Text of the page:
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 Going direct is not such a good idea - itinews 31 Aug 2011

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Going direct is not such a good idea - itinews 31 Aug 2011 Empty
PostSubject: Going direct is not such a good idea - itinews 31 Aug 2011   Going direct is not such a good idea - itinews 31 Aug 2011 EmptyWed Aug 31, 2011 11:25 am

Going direct is actually 9% more expensive

One of the biggest considerations for consumers when choosing an insurance provider is first the matter of cost and second whether they should contact a broker or go direct.

However, according to the results of a recent study conducted by Discovery Life, going direct is actually 9% more expensive than engaging the services of an intermediary.

Justus van Pletzen (Pictured right), CEO at the Financial Intermediaries Association of Southern Africa (FIA), says the study shows that not only can one save money, but those who make use of financial intermediaries are more likely to be better financially informed.

"Consumers can often get lost in the jargon and red-tape found in insurance policies. Intermediaries are there to help clients understand their own responsibilities and can explain the terms and conditions set out in the policy to ensure that in the event of a claim, it will be processed quickly and properly," says van Pletzen.

He says the insurance needs of consumers also differ over time according to changes in their lifestyle.

"Consumers can often find themselves underinsured because their policies were not updated accordingly. A professional intermediary actively reviews their client's cover and ensures that they are adequately protected at all times."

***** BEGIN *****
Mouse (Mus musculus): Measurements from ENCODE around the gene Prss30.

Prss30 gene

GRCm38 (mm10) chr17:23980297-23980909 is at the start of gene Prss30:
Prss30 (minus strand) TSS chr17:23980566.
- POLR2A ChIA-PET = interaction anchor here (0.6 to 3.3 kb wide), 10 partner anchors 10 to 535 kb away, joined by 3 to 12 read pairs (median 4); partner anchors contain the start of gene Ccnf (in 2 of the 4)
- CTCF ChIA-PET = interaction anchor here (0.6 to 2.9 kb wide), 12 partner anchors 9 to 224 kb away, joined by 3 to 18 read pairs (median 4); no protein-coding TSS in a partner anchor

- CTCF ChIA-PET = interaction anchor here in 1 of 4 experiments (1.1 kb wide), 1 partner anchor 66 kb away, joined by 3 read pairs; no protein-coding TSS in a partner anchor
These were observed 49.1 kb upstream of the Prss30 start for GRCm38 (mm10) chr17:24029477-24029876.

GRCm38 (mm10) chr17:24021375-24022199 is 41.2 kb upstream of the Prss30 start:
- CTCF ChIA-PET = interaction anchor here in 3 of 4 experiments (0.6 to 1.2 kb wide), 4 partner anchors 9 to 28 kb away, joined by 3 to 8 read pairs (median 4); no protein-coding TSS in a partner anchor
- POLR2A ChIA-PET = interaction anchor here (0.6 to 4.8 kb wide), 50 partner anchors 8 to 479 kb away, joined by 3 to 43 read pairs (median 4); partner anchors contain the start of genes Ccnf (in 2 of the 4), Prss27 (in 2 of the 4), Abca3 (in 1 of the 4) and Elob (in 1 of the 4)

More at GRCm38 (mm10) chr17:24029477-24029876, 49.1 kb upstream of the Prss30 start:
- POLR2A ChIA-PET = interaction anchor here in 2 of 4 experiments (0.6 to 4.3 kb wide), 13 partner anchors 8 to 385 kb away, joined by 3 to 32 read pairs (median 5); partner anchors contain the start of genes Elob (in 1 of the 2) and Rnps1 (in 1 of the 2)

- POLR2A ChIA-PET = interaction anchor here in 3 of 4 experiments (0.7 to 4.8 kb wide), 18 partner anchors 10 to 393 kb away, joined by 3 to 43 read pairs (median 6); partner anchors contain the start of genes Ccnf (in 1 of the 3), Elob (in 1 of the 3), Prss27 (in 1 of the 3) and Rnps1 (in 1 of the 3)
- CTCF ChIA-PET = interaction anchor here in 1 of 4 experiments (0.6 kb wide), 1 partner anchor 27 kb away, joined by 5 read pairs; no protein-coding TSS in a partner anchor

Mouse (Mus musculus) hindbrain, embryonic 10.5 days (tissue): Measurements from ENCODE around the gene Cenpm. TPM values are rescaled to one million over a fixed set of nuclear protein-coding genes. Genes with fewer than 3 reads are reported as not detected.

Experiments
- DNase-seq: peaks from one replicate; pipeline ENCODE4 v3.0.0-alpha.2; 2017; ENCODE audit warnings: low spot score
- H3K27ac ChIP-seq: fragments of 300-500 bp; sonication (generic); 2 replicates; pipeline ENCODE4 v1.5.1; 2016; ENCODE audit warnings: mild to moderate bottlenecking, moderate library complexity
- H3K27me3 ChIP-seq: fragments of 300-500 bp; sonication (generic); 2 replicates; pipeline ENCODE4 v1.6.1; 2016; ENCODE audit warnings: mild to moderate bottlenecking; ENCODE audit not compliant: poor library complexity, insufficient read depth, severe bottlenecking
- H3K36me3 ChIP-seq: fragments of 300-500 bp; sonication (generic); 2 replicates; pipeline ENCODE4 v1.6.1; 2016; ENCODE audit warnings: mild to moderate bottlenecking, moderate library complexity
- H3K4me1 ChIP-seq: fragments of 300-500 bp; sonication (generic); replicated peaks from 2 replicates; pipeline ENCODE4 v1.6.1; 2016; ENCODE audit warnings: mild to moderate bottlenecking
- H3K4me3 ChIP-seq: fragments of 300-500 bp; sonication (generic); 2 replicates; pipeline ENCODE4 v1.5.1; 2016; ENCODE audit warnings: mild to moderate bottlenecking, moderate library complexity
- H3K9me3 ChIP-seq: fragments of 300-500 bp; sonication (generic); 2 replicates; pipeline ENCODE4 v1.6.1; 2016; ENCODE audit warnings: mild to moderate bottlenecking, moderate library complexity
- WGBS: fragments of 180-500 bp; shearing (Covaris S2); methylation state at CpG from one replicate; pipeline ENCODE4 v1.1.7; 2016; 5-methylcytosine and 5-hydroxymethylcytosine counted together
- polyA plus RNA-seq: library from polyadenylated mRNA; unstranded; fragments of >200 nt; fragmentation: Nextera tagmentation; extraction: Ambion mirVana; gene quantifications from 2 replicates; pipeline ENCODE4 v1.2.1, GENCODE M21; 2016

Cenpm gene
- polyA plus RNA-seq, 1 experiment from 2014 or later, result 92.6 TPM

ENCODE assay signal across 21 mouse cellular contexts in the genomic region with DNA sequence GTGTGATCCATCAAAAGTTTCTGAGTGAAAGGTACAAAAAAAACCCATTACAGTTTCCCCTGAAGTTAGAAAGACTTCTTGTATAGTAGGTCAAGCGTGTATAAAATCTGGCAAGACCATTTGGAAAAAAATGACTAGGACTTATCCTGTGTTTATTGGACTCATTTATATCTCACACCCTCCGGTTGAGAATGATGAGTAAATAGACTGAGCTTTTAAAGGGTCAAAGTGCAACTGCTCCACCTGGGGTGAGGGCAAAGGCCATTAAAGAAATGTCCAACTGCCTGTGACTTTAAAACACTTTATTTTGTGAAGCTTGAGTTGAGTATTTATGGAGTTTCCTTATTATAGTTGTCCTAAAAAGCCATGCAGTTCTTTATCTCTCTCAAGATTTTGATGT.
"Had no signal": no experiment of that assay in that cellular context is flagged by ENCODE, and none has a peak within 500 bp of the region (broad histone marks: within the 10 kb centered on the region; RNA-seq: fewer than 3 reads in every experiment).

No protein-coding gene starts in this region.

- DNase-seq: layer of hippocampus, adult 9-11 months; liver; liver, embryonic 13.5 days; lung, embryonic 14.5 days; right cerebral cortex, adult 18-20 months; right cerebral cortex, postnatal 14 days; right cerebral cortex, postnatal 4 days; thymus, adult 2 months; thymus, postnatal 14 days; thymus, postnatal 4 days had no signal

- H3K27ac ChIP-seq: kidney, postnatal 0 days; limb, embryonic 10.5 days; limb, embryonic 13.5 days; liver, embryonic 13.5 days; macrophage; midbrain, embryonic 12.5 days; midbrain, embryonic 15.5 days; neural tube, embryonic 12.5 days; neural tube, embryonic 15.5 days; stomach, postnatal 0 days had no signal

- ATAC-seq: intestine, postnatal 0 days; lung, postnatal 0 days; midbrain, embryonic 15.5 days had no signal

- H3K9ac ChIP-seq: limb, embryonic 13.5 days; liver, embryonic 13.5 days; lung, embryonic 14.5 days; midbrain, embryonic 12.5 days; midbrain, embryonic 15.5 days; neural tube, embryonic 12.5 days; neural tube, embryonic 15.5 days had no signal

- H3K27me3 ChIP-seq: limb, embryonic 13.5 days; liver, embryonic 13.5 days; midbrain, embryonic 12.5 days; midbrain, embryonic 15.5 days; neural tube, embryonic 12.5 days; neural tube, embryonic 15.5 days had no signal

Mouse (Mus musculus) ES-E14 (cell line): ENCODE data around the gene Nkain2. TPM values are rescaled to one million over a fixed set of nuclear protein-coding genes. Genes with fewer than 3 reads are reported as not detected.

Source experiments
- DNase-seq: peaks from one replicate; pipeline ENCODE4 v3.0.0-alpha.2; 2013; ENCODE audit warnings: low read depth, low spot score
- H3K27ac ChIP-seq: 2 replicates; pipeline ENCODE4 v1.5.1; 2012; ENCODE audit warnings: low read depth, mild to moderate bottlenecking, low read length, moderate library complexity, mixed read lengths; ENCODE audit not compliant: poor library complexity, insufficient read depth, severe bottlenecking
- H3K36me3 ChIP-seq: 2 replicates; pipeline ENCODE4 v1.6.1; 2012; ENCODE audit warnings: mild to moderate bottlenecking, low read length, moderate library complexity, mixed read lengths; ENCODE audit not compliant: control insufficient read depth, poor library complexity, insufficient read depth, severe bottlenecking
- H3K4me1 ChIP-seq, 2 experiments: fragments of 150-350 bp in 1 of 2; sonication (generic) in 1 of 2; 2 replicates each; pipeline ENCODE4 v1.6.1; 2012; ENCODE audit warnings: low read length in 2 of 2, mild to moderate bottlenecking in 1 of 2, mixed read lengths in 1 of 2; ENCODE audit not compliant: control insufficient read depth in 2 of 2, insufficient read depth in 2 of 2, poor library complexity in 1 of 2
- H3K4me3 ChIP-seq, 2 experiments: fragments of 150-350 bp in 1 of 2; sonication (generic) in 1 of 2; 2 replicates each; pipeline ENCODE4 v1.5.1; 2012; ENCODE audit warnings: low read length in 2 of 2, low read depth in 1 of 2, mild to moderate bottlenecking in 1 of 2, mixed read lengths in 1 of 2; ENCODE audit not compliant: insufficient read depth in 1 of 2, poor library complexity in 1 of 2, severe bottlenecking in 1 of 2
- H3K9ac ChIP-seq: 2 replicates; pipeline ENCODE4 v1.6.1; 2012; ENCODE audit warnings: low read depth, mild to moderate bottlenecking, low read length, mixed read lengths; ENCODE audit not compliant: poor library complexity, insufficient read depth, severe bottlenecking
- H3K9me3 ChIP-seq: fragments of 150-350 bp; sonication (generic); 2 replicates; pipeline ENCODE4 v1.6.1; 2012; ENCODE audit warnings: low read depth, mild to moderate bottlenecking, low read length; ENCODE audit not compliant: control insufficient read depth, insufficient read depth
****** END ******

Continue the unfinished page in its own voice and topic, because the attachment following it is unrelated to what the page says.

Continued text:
With this in mind it is essential that consumers ensure they are using the services of an accredited and reputable financial adviser. Van Pletzen provides some key tips that consumers should bear in mind when choosing an intermediary:

Does your intermediary hold a FAIS licence?
All financial advisers must display a copy of their FAIS licence at their office. It is important to ask to see a copy of their licence and make sure that the adviser is licensed to sell the products they are advising on.

Does your intermediary belong to a professional body?
Intermediaries who belong to professional financial organisations, such as the FIA, are reputable, more informed and therefore in a better position to provide professional advice.

Furthermore, affiliation with a professional financial body means the intermediary will be kept up-to-date with regulatory and legislative changes, industry developments as well as having access to vital training opportunities.

Make sure a Financial Needs Analysis (FNA) is performed
An intermediary should perform a FNA to determine their client's financial needs and their risk profile. The most common reason for claim rejections is often due to the fact that the client's needs have not been fully understood, so it is vital to ensure the intermediary is well informed.

Find out about other product options
When looking for a new product provider, it is important to ask for a second or third option and not to simply accept the first product being offered.

What fees or charges will you be paying?
Clients must understand what fees are charged by the product supplier. Fees are often difficult to understand and may not be easily spotted in the policy. An intermediary can explain the fees or costs involved. Some products may not have fees but they may charge costs.

Does the intermediary have professional indemnity cover?
As from Sept 2009 Professional Indemnity is mandatory in financial advisors disclosure documents, intermediaries are required to tell their clients whether or not they have professional cover in terms of the Policyholder Protection Rules (PPR).

Using an intermediary who has this cover is critical as it provides protection to the client in the event of the intermediary being found negligent.

"The benefits of an intermediary cannot be understated. By keeping these important tips in mind, consumers can find a qualified financial adviser to assist them in making crucial financial decisions best suited to their individual needs," concludes van Pletzen.

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